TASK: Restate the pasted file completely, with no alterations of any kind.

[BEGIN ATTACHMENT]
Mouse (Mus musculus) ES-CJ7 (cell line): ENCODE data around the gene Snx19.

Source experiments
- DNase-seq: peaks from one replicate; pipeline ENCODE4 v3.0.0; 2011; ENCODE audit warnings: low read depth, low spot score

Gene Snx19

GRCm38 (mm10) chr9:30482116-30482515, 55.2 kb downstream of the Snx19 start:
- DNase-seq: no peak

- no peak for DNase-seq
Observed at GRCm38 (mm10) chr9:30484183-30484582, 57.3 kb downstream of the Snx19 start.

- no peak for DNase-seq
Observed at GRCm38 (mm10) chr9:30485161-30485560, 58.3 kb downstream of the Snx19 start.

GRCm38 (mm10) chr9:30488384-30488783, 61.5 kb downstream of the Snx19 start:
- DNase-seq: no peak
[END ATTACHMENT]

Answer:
Mouse (Mus musculus) ES-CJ7 (cell line): ENCODE data around the gene Snx19.

Source experiments
- DNase-seq: peaks from one replicate; pipeline ENCODE4 v3.0.0; 2011; ENCODE audit warnings: low read depth, low spot score

Gene Snx19

GRCm38 (mm10) chr9:30482116-30482515, 55.2 kb downstream of the Snx19 start:
- DNase-seq: no peak

- no peak for DNase-seq
Observed at GRCm38 (mm10) chr9:30484183-30484582, 57.3 kb downstream of the Snx19 start.

- no peak for DNase-seq
Observed at GRCm38 (mm10) chr9:30485161-30485560, 58.3 kb downstream of the Snx19 start.

GRCm38 (mm10) chr9:30488384-30488783, 61.5 kb downstream of the Snx19 start:
- DNase-seq: no peak